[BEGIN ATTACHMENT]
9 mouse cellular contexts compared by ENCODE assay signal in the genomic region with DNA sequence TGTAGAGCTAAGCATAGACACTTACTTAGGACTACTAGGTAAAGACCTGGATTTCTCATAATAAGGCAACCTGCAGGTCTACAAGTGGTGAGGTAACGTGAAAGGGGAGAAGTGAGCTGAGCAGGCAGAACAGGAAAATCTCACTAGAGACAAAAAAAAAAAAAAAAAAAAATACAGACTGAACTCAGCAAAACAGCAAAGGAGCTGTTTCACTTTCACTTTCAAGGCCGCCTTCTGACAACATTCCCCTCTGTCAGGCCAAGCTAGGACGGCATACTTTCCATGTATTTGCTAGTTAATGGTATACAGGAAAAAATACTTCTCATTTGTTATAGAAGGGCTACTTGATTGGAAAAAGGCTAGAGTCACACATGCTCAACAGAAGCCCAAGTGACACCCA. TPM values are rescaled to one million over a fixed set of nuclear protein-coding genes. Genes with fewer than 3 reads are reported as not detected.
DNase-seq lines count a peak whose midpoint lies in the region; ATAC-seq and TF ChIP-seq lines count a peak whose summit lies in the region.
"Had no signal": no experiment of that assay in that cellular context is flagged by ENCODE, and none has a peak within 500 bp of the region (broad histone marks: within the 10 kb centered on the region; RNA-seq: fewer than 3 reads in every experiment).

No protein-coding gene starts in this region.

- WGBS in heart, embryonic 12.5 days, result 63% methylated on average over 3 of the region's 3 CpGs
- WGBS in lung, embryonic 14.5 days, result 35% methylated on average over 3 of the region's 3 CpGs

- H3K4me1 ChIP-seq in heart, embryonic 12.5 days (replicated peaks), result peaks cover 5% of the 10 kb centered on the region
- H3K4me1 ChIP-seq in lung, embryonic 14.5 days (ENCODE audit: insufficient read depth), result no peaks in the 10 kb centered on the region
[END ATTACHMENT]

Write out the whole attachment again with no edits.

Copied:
9 mouse cellular contexts compared by ENCODE assay signal in the genomic region with DNA sequence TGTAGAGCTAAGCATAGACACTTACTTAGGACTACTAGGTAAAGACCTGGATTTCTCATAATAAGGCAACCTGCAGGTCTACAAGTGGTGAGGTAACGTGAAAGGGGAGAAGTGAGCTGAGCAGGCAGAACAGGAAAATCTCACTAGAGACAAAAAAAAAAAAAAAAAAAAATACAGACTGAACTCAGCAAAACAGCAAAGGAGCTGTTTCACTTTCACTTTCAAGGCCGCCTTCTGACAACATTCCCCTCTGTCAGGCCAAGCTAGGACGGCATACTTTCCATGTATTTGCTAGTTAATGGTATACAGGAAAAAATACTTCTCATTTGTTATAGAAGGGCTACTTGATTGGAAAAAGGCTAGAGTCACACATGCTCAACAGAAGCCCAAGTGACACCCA. TPM values are rescaled to one million over a fixed set of nuclear protein-coding genes. Genes with fewer than 3 reads are reported as not detected.
DNase-seq lines count a peak whose midpoint lies in the region; ATAC-seq and TF ChIP-seq lines count a peak whose summit lies in the region.
"Had no signal": no experiment of that assay in that cellular context is flagged by ENCODE, and none has a peak within 500 bp of the region (broad histone marks: within the 10 kb centered on the region; RNA-seq: fewer than 3 reads in every experiment).

No protein-coding gene starts in this region.

- WGBS in heart, embryonic 12.5 days, result 63% methylated on average over 3 of the region's 3 CpGs
- WGBS in lung, embryonic 14.5 days, result 35% methylated on average over 3 of the region's 3 CpGs

- H3K4me1 ChIP-seq in heart, embryonic 12.5 days (replicated peaks), result peaks cover 5% of the 10 kb centered on the region
- H3K4me1 ChIP-seq in lung, embryonic 14.5 days (ENCODE audit: insufficient read depth), result no peaks in the 10 kb centered on the region